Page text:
Midspan PSE allows for the power to be supplied external to the Ethernet equipment. This provides both data and power on the twisted-pair link segment without burdening each port of the Ethernet equipment with the need to provide power.
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The media-dependent interface (MDI) for 10/100/ 1000BASE-T is the 8-position modular jack (specified in ISO/IEC 603.7). For power sourced from 10BASE-T, 100BASE-T, and 1000BASE-T devices (DTE PSE), the power is provided on the same pin-pair assignments as the data-that is, TX (1, 2) and RX (3, 6). For power inserted midspan (midspan PSE), the pin-pair assignments (4, 5) and (7, 8) are used.

The midspan power is implemented on the pairs not used for 10/100BASE-T equipment. Midspan power cannot be used with 1000BASE-T. Alternate A MDIX and Alternate A MDI polarities are reversed to account for the MDI-X, which provides an internal crossover function.

Power is superimposed on the data pairs similar to the "phantom" DC circuits in token ring used to insert a station into the ring. In 802.3af, powering involves utilizing the secondary winding center taps of the transmitter and receiver transformers at each end of the link. The conductors of the pairs, connected across the transmit-and-receive secondary windings, provide both halves of the DC powering circuit. Midspan power is achieved in a similar fashion, by inserting power-sourcing equipment on pin-pair assignments (4, 5) and (7, 8) of the twisted-pair link segment .

Cabling issues

Although powering over Ethernet is targeted to operate on the 10/100/1000BASE-T twisted-pair link segments, additional transmission performance parameters are required for operation that are not completely characterized in either of the telecommunications cabling standards referenced by IEEE 802.3 (TIA/EIA-568-A, and ISO/IEC 11801) or in the 10/100/1000BASE-T standards.

Performance parameters not completely characterized are related to the power delivery method. They include resistance, resistance unbalance, current capacity, voltage capacity, and power capacity. In addition, cabling performance parameters need to be added that will limit the mode coupling between the data and power circuits. Mode coupling can cause power supply noise to interfere with the data signals and create conducted and radiated emissions.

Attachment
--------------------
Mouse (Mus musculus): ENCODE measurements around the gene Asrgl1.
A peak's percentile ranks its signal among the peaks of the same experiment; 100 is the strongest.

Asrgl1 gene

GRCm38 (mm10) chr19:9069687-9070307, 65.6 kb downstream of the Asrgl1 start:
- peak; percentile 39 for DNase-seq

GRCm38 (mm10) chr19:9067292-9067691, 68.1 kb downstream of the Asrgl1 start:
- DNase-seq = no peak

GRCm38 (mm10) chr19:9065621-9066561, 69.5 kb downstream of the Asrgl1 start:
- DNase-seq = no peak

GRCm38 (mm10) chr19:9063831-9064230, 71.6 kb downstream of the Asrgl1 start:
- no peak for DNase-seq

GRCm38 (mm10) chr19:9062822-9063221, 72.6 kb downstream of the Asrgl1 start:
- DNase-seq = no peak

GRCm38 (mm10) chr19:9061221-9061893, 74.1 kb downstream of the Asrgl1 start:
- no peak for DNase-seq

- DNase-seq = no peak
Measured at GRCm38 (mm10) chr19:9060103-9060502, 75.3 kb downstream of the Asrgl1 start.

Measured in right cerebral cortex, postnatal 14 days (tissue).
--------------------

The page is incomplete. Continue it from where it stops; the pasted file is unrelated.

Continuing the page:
TIA-TR42-the TIA/EIA Engineering Committee responsible for User Premises Telecommunications Cabling Infra structure-is evaluating the IEEE 802.3af specification. A task group has been assigned to identify the cabling channel performance required, plus evaluate the use of the midspan PSE-both the implementation and transmission performance. The outcome will likely result in an addendum to TIA/EIA-568-B.1 and TIA/EIA-568-B.2, which will address all of the requirements to ensure full support of IEEE 802.3af. (IEEE 802.3 uses the TIA-568 series of standards and their addenda as a normative cabling reference. )


In 802.3af, powering on the data pairs involves utilizing the secondary winding center taps of the transmitter and receiver transformers at each end of the link. The conductors of the pairs, connected across the transmit-and-receive secondary windings, provide both halves of the DC powering circuit.
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The PSE recognizes whether it should supply power to the PD by applying test voltages-used to determine the PD's load characteristic. These characteristics are known as the PD detection signature. The PSE reads the PD detection signature to determine whether to supply power and how much. The detection signature lets the PSE provide the right level of power, providing a form of power regulation.